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OBJECTIVES: This study reports quantitative comparisons of signal-to-noise ratio (SNR) at 1.5 and 3 T from images of carotid atheroma obtained using a multicontrast, cardiac-gated, blood-suppressed fast spin echo protocol. METHODS: 18 subjects, with carotid atherosclerosis (>30% stenosis) confirmed on ultrasound, were imaged on both 1.5 and 3 T systems using phased-array coils with matched hardware specifications. T(1) weighted (T(1)W), T(2) weighted (T(2)W) and proton density-weighted (PDW) images were acquired with identical scan times. Multiple slices were prescribed to encompass both the carotid bifurcation and the plaque. Image quality was quantified using the SNR and contrast-to-noise ratio (CNR). A phantom experiment was also performed to validate the SNR method and confirm the size of the improvement in SNR. Comparisons of the SNR values from the vessel wall with muscle and plaque/lumen CNR measurements were performed at a patient level. To account for the multiple comparisons a Bonferroni correction was applied. RESULTS: One subject was excluded from the protocol owing to image quality and protocol failure. The mean improvement in SNR in plaque was 1.9, 2.1 and 2.1 in T(1)W, T(2)W and PDW images, respectively. All plaque SNR improvements were statistically significant at the p<0.05 level. The phantom experiment reported an improvement in SNR of 2.4 for PDW images. CONCLUSIONS: Significant gains in SNR can be obtained for carotid atheroma imaging at 3 T compared with 1.5 T. There was also a trend towards increased CNR. However, this was not significant after the application of the Bonferroni correction.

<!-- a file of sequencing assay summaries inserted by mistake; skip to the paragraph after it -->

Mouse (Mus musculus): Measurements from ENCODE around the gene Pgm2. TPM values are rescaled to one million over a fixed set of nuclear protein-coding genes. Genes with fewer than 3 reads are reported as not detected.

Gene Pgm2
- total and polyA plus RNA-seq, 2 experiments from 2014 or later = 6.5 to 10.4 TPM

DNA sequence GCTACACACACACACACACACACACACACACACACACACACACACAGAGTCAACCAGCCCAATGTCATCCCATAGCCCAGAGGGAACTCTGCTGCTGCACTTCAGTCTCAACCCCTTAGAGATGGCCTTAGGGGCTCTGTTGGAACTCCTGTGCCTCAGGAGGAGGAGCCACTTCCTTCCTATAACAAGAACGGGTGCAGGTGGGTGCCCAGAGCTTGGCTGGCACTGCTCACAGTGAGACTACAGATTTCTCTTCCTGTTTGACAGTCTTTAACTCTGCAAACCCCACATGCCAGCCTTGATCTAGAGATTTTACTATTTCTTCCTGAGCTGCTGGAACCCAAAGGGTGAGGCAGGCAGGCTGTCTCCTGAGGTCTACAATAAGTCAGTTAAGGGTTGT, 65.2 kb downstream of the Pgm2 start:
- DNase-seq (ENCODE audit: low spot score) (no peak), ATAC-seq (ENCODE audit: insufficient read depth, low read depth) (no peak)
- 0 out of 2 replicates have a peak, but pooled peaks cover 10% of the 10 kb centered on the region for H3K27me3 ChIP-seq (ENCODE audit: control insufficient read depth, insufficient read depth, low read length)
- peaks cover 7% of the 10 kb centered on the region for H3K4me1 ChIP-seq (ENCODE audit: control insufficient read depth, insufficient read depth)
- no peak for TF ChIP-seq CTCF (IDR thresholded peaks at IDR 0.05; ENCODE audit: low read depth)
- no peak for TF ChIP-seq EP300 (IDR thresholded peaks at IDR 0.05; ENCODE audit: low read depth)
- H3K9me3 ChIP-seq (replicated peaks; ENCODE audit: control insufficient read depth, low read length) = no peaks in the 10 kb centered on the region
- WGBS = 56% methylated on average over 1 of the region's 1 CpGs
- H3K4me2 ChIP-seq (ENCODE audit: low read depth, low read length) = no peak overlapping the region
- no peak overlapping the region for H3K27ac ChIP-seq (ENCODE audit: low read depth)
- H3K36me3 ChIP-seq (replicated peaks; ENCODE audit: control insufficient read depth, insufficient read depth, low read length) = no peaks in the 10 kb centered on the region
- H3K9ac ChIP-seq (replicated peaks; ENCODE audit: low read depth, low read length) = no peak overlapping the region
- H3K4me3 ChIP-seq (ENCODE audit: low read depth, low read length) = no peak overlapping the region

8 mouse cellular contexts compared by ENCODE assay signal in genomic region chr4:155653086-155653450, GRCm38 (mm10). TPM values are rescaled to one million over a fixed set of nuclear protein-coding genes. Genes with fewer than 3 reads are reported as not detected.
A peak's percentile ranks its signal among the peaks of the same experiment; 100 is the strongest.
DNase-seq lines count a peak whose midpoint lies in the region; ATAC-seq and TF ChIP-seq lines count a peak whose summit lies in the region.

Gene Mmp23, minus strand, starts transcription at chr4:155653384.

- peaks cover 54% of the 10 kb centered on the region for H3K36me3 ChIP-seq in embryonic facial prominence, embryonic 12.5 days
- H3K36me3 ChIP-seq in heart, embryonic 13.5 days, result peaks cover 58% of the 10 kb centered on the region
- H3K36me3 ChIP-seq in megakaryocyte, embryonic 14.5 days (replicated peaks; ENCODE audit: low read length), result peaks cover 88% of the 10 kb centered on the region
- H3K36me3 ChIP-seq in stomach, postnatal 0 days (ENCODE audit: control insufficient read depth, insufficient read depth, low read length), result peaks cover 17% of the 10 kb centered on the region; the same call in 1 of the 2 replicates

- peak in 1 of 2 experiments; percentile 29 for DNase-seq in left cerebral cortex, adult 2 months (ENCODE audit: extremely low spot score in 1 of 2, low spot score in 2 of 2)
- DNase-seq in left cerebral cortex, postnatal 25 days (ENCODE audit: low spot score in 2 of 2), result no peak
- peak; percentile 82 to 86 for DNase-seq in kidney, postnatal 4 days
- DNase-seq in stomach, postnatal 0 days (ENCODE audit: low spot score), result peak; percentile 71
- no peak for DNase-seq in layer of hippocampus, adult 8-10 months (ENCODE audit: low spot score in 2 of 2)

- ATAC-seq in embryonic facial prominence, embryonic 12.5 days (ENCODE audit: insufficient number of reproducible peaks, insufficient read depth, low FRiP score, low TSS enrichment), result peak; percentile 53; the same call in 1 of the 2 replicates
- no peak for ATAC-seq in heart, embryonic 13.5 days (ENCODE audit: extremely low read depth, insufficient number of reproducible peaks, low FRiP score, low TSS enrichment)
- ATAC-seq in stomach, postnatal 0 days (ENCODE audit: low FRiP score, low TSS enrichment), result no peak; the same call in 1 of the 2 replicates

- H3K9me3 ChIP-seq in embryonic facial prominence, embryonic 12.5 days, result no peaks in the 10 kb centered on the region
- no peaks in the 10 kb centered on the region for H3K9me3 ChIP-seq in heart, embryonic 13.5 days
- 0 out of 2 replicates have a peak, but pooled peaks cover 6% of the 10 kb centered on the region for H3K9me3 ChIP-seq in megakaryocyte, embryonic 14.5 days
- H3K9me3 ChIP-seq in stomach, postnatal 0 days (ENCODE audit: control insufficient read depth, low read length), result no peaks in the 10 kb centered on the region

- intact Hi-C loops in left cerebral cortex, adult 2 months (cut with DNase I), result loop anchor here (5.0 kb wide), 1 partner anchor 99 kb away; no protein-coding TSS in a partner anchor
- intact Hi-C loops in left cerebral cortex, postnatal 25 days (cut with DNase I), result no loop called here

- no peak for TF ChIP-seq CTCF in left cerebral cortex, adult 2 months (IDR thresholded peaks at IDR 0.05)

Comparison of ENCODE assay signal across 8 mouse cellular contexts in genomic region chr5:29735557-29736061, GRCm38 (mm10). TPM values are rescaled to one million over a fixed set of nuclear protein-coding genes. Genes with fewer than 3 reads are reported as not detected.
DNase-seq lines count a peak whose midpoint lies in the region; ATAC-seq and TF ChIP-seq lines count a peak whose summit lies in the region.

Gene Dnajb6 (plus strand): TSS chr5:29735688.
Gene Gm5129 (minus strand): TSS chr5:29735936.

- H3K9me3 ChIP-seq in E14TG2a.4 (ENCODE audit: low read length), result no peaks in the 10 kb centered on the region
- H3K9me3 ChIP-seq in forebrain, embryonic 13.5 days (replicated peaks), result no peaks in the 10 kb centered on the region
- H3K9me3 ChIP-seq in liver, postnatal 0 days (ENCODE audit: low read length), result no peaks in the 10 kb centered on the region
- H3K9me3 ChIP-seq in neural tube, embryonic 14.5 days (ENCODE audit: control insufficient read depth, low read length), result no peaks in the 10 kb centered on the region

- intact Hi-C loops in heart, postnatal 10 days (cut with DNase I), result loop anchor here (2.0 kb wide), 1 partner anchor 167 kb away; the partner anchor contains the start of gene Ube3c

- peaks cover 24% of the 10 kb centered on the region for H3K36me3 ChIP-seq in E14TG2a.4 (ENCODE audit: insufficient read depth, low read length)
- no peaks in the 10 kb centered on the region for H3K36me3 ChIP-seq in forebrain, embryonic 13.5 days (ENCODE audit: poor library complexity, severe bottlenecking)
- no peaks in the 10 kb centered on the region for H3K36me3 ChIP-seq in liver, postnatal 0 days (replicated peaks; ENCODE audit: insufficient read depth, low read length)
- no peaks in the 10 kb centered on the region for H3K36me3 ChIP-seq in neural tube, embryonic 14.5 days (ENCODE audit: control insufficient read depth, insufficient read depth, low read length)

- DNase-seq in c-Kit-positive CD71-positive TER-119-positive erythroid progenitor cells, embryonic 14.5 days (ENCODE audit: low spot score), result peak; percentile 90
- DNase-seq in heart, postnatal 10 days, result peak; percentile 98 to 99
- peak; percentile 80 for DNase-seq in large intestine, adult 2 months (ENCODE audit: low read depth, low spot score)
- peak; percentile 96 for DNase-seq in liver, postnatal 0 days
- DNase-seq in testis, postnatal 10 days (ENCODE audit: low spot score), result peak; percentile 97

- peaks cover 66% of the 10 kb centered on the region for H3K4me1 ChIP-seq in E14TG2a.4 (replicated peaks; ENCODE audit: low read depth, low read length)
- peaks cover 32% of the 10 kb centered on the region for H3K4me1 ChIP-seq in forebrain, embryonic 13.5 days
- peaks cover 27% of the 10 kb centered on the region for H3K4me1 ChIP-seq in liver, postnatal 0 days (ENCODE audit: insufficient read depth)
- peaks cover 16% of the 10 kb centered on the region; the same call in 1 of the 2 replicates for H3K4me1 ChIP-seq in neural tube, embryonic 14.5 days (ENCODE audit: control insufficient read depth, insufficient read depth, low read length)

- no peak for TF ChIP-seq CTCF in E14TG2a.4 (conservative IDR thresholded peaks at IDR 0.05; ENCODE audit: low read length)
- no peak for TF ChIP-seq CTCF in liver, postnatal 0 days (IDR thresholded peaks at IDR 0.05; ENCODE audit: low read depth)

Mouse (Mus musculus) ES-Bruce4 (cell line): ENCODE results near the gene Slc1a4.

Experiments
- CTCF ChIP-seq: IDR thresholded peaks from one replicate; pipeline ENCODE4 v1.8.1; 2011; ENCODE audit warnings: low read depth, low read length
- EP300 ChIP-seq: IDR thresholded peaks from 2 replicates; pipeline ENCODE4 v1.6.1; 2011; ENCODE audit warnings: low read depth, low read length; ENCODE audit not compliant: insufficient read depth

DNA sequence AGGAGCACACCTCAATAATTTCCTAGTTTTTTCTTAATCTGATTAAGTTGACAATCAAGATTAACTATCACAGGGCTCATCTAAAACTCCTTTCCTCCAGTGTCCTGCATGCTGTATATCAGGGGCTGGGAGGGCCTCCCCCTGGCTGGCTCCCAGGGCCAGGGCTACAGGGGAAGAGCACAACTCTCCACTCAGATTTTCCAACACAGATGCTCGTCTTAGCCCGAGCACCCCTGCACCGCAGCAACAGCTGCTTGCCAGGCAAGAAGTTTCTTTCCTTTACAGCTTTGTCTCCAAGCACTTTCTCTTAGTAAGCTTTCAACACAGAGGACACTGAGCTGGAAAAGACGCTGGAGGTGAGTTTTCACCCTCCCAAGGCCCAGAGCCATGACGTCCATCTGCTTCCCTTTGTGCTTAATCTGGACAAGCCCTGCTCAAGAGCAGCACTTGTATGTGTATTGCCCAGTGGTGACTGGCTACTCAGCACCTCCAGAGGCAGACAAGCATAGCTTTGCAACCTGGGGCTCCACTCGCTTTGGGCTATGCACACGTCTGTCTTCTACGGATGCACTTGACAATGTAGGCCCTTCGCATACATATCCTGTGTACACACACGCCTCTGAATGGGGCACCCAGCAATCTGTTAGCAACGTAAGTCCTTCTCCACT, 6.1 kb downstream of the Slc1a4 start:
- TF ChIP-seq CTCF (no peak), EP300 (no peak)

Original publication




Journal article


Br J Radiol

Publication Date





937 - 944


Aged, Carotid Stenosis, Cohort Studies, Female, Humans, Magnetic Resonance Imaging, Male, Middle Aged, Patient Positioning, Phantoms, Imaging, Plaque, Atherosclerotic, Prospective Studies, Quality Control, Radiographic Image Enhancement, Severity of Illness Index, Signal-To-Noise Ratio, Statistics, Nonparametric, Ultrasonography, Doppler